1. RISING HOUSEHOLD DEBT
Canada's household debt burden climbed to yet another record high in the third-quarter, prompting Bank of Canada Governor Mark Carney to call it <a href="http://www.montrealgazette.com/business/Mark+Carney+again+sounds+alarm+rising+Canadian+household+debt/5856418/story.html" target="_hplink">"the greatest risk to the domestic economy</a>." At 150.8, <a href="http://www.reuters.com/article/2011/12/14/us-economy-debt-idUSTRE7BC2DY20111214" target="_hplink">Canada's debt-to-income ratio is now higher than in the U.S. or the U.K</a>. Meanwhile, household net worth fell, which, as many observers have warned, has made Canadians more vulnerable to adverse economic shocks.
2. SLUGGISH CONSUMER DEMAND
Though BMO's Doug Porter maintains that low interest rates and modest job growth should prevent household debt issue from becoming "a clear and present danger to the outlook in the year ahead," he predicts that the debt burden is likely to increase. Unlike in the U.S., Canada's consumer recession was "very mild," leaving scant room for growth in consumer spending, he says. "At best, we see consumer spending growing in line with income next year," he said. "We've actually pegged it a little bit below income growth next year ... at less than two per cent in 2012." (FREDERIC J. BROWN/AFP/Getty Images)
3. EUROZONE INSTABILITY
When TD cut its 2012 outlook for the Canadian economy earlier this week to 1.7 per cent, the bank cited a deepening fiscal crisis in the eurozone as one of the primary factors. More bearish than BMO, which on Thursday held its expectation for Canada's GDP growth next year at two per cent, TD is forecasting "a deterioration of financial conditions and a significant European recession in the first half of next year." "<a href="http://www.td.com/document/PDF/economics/qef/qefdec11_can.pdf" target="_hplink">A deepening recession in the region will exert a significant drag on the global economy</a>," the bank maintained. "Canada will be negatively impacted through weaker commodity prices, confidence and export growth. Labour markets will also soften as a result." (ERIC FEFERBERG/AFP/Getty Images)
4. CHINA LOSING STEAM
The signs are abundant that the world's largest economy is cooling. Mounting local government debt and slowdowns in everything from industrial production to <a href="http://www.cbc.ca/news/business/story/2011/12/09/china-economy-slows.html" target="_hplink">the housing market has led many to predict softer economic growth in 2012</a>. "<a href="http://www.npr.org/2011/12/13/143623874/after-boom-chinas-property-market-heads-lower" target="_hplink">Real estate is a locomotive industry that leads at least 58 other industries</a>," Cai Weimin, who runs a real estate think tank in Shanghai, told NPR. "Doomsday probably won't come true in 2012, but for the Chinese economy, 2012 will be a very tough year. (Aaron tam/AFP/Getty Images)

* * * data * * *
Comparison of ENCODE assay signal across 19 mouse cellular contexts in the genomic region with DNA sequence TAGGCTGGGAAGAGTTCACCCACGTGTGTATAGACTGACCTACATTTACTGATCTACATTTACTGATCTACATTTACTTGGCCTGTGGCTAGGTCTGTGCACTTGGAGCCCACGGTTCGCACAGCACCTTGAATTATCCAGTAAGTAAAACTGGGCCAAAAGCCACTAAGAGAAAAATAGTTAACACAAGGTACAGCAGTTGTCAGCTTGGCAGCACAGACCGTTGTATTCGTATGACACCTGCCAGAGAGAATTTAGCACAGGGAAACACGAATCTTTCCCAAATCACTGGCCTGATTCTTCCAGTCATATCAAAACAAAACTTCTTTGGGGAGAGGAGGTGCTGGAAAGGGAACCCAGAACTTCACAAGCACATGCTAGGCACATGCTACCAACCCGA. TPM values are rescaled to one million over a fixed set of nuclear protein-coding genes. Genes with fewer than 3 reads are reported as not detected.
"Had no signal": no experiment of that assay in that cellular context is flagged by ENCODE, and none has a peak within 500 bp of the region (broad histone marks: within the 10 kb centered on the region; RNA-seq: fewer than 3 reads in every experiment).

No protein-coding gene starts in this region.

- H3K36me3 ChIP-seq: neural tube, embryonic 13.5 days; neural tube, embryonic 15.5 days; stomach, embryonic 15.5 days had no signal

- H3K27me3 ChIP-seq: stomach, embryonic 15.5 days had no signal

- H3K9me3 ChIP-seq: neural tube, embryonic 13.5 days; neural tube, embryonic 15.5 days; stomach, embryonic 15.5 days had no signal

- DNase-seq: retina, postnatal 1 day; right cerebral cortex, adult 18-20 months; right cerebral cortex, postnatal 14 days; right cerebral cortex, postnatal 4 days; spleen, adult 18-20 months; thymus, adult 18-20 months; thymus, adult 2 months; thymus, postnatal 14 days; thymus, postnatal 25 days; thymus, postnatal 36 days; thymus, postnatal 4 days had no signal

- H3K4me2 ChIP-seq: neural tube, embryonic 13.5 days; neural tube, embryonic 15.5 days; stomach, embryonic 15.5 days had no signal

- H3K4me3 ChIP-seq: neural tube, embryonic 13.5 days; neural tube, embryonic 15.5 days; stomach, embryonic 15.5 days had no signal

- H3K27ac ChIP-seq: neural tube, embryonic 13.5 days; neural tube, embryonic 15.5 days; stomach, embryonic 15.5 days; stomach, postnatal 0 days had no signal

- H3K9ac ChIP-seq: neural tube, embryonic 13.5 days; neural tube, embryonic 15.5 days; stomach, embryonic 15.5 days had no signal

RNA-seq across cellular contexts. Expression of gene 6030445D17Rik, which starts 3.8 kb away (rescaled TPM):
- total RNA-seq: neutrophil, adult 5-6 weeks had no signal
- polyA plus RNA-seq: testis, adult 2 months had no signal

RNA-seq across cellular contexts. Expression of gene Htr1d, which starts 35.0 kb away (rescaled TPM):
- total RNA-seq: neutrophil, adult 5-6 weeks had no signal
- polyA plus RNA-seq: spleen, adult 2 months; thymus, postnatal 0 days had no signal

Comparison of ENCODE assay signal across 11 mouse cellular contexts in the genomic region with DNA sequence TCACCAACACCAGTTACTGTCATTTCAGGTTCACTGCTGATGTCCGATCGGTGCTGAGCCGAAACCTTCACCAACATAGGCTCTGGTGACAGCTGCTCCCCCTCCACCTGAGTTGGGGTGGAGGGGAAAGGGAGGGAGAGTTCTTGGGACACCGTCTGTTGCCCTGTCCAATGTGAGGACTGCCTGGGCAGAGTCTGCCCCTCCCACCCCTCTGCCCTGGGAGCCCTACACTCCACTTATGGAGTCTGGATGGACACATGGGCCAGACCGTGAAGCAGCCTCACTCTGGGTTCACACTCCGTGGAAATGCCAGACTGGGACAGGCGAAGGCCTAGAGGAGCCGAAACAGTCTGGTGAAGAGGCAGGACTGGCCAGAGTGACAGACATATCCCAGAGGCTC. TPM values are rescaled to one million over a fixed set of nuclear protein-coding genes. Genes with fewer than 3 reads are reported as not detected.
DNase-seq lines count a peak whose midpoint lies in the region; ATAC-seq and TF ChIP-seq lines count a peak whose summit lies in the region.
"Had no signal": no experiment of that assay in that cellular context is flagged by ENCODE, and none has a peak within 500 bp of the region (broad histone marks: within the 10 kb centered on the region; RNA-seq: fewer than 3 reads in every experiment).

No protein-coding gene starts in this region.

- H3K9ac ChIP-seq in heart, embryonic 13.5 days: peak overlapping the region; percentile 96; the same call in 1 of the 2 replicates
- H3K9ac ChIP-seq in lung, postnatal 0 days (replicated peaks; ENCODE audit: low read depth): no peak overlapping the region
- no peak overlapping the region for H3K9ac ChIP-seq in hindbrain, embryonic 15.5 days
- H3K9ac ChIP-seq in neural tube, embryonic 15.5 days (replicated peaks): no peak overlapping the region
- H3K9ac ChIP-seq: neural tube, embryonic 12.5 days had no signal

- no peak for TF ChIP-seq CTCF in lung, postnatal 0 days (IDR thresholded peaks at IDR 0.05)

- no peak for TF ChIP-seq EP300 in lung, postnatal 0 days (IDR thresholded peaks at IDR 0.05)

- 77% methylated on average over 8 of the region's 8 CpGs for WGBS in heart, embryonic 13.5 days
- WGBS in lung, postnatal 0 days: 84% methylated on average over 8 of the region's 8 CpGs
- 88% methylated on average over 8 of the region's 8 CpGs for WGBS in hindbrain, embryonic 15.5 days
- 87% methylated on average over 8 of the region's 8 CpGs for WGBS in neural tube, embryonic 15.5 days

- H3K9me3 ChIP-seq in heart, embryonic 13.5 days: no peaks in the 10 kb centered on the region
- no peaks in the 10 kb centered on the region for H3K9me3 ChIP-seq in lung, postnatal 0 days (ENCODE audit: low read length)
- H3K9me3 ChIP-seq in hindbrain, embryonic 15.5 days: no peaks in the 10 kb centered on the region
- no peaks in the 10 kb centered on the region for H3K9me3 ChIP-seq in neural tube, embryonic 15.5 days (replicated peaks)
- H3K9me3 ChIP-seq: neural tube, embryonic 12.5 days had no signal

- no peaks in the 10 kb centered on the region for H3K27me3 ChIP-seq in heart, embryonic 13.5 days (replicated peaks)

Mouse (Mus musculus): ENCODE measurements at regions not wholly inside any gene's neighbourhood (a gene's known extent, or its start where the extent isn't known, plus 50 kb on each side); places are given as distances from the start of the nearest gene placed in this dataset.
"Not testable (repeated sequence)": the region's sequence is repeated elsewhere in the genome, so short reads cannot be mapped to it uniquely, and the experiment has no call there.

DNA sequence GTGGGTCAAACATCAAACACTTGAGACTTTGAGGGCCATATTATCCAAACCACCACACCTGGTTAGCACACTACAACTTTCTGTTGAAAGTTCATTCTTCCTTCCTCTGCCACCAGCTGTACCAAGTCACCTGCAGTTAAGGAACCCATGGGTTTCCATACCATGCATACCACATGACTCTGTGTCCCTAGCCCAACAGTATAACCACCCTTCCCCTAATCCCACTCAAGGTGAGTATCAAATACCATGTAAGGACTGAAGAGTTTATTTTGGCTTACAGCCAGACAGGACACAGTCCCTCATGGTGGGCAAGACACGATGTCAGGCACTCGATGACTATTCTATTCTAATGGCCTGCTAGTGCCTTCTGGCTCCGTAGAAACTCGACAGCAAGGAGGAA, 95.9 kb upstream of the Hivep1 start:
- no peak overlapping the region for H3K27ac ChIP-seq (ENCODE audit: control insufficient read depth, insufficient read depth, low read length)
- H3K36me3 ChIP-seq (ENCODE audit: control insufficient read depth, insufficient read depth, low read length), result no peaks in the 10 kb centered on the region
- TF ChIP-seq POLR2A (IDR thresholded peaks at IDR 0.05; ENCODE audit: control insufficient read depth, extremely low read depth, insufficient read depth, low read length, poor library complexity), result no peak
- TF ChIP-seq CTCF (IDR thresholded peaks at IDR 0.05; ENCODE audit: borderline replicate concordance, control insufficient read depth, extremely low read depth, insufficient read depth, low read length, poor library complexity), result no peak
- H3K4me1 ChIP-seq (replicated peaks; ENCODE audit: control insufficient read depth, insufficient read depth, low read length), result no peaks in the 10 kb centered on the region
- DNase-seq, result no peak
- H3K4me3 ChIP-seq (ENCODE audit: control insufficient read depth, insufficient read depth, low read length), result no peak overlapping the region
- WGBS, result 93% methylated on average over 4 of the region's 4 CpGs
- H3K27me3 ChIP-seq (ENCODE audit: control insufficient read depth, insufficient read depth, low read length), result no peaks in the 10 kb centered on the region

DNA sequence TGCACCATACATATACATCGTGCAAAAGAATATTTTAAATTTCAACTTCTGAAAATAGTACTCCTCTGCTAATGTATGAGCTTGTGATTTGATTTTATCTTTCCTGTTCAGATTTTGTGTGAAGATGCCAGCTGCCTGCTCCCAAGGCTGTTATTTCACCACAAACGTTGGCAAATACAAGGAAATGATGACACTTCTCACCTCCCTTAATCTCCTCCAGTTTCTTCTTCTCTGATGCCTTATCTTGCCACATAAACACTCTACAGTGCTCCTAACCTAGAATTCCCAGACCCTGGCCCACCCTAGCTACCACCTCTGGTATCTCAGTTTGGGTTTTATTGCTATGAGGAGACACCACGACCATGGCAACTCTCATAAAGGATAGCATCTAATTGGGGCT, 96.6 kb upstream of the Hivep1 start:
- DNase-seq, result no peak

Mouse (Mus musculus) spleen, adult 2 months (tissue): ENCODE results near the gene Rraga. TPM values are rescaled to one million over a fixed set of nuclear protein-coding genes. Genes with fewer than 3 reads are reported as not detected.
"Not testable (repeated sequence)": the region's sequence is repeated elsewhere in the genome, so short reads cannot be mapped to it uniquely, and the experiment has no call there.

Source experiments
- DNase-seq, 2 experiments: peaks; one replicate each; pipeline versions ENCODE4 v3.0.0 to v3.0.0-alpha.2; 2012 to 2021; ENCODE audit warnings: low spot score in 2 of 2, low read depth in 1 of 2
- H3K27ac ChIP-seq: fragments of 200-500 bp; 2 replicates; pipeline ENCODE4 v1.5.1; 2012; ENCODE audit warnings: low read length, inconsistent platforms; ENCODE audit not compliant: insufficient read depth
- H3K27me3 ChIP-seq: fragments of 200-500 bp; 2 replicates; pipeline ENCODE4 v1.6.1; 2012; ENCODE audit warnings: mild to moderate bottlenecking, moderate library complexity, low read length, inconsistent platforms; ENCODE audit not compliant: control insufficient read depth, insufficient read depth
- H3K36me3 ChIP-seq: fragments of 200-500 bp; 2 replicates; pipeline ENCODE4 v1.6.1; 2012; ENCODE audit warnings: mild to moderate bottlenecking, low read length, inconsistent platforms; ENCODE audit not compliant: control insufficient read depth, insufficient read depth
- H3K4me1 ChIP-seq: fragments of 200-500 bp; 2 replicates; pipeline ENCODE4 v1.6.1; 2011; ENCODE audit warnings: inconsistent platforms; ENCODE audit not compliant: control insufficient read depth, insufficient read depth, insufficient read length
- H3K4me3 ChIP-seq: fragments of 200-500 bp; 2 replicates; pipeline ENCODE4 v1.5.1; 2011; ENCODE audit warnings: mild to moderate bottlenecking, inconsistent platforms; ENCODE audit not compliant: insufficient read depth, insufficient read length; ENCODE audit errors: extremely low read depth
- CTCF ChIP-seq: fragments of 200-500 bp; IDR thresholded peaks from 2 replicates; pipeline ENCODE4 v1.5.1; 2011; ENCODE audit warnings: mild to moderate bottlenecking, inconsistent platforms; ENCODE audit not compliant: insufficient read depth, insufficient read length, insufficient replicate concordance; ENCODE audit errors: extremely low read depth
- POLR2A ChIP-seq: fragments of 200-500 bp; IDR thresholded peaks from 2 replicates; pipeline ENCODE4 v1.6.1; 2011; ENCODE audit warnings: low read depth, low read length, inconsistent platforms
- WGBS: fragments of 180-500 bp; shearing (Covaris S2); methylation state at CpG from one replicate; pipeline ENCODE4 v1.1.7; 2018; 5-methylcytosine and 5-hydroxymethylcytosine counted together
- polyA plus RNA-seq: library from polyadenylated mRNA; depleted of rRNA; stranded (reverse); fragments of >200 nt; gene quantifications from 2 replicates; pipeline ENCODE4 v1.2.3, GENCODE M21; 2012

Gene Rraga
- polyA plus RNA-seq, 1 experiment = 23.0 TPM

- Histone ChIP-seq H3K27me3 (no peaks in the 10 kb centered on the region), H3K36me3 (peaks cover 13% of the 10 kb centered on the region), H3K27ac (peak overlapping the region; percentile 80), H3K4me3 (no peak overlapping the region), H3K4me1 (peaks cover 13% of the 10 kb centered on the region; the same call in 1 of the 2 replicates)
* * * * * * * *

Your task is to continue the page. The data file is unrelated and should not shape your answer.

5. GROWING INCOME GAP
As Canada's rich-poor divide widens, some experts warn that the concentration of wealth at the top of the income distribution and stagnating wages for everyone else could be a drag on the economy. Though Canada's income gap is not as pronounced as in the U.S., Canadian Centre for Policy Alternatives economist Armine Yalnizyan argues that the growing divide is bad for business all the same. <a href="http://www.huffingtonpost.ca/news/mind-the-gap" target="_hplink"><strong>Mind The Gap: Our examination of Canada's growing income divide</strong></a> "<a href="http://www.canadianbusiness.com/article/39123--inequality-is-bad-for-business" target="_hplink">Real growth in purchasing power has been restricted to a small fraction of Canadian consumers</a> in what is already a small market," she maintained in an op-ed in Canadian Business magazine. "Throttling aggregate demand slows the economy for everyone." Anne Golden, president and CEO of the Conference Board of Canada, echoes this sentiment. "Growing inequality distorts consumer patterns," she told The Huffington Post in a recent interview. "Most businesses, except maybe for Porsche [dealerships], rely on rising purchasing power of the many, not the few, to deliver growth and profits." (ADRIAN DENNIS/AFP/Getty Images)